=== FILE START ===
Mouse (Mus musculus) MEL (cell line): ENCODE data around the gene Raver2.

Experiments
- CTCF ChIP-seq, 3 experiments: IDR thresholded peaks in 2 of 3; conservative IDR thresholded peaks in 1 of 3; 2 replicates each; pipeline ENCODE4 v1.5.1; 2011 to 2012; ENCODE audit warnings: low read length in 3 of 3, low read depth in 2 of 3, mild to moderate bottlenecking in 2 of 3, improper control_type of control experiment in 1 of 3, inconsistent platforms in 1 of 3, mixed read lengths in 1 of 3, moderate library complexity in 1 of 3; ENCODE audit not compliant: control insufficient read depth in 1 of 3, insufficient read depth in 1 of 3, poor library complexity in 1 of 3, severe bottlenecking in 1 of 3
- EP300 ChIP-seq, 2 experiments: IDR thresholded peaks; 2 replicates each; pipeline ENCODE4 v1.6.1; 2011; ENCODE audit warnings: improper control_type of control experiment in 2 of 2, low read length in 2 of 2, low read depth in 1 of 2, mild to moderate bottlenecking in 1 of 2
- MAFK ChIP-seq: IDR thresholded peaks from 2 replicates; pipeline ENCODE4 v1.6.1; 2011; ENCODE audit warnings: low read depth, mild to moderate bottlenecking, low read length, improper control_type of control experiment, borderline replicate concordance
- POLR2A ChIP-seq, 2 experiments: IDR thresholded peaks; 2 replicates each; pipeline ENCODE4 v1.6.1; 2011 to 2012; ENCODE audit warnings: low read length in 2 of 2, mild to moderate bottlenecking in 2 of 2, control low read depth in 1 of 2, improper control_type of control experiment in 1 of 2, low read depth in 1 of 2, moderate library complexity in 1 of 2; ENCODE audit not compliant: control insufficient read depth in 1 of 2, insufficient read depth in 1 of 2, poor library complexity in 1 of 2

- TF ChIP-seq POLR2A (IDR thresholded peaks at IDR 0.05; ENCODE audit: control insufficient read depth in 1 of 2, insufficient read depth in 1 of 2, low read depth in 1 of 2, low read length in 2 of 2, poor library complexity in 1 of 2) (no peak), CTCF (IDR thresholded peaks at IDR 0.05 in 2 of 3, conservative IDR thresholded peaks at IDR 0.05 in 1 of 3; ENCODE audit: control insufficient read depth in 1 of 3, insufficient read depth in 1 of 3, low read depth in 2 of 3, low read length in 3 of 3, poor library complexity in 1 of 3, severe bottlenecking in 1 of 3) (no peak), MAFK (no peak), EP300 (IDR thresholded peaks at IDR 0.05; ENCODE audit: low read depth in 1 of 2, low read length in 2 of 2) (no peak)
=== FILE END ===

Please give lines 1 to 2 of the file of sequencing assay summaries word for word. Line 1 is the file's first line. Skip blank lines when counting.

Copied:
Mouse (Mus musculus) MEL (cell line): ENCODE data around the gene Raver2.

Experiments